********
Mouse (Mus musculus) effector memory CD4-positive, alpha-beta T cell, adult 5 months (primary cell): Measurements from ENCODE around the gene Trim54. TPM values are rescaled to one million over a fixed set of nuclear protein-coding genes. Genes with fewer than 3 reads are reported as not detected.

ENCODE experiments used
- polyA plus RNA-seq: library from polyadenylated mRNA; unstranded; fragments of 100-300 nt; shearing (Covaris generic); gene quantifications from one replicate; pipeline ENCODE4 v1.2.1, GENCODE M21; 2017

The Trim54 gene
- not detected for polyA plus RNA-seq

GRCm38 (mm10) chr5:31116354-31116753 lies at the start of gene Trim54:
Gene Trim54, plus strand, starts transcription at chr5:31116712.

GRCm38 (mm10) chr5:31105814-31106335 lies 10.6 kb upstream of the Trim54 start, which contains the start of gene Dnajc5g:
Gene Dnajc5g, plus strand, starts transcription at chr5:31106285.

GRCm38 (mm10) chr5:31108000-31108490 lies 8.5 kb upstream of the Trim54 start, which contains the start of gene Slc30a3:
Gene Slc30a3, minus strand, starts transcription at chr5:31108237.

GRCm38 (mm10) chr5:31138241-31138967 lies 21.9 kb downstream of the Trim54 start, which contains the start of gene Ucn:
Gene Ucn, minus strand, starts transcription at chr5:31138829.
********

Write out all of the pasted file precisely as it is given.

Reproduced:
Mouse (Mus musculus) effector memory CD4-positive, alpha-beta T cell, adult 5 months (primary cell): Measurements from ENCODE around the gene Trim54. TPM values are rescaled to one million over a fixed set of nuclear protein-coding genes. Genes with fewer than 3 reads are reported as not detected.

ENCODE experiments used
- polyA plus RNA-seq: library from polyadenylated mRNA; unstranded; fragments of 100-300 nt; shearing (Covaris generic); gene quantifications from one replicate; pipeline ENCODE4 v1.2.1, GENCODE M21; 2017

The Trim54 gene
- not detected for polyA plus RNA-seq

GRCm38 (mm10) chr5:31116354-31116753 lies at the start of gene Trim54:
Gene Trim54, plus strand, starts transcription at chr5:31116712.

GRCm38 (mm10) chr5:31105814-31106335 lies 10.6 kb upstream of the Trim54 start, which contains the start of gene Dnajc5g:
Gene Dnajc5g, plus strand, starts transcription at chr5:31106285.

GRCm38 (mm10) chr5:31108000-31108490 lies 8.5 kb upstream of the Trim54 start, which contains the start of gene Slc30a3:
Gene Slc30a3, minus strand, starts transcription at chr5:31108237.

GRCm38 (mm10) chr5:31138241-31138967 lies 21.9 kb downstream of the Trim54 start, which contains the start of gene Ucn:
Gene Ucn, minus strand, starts transcription at chr5:31138829.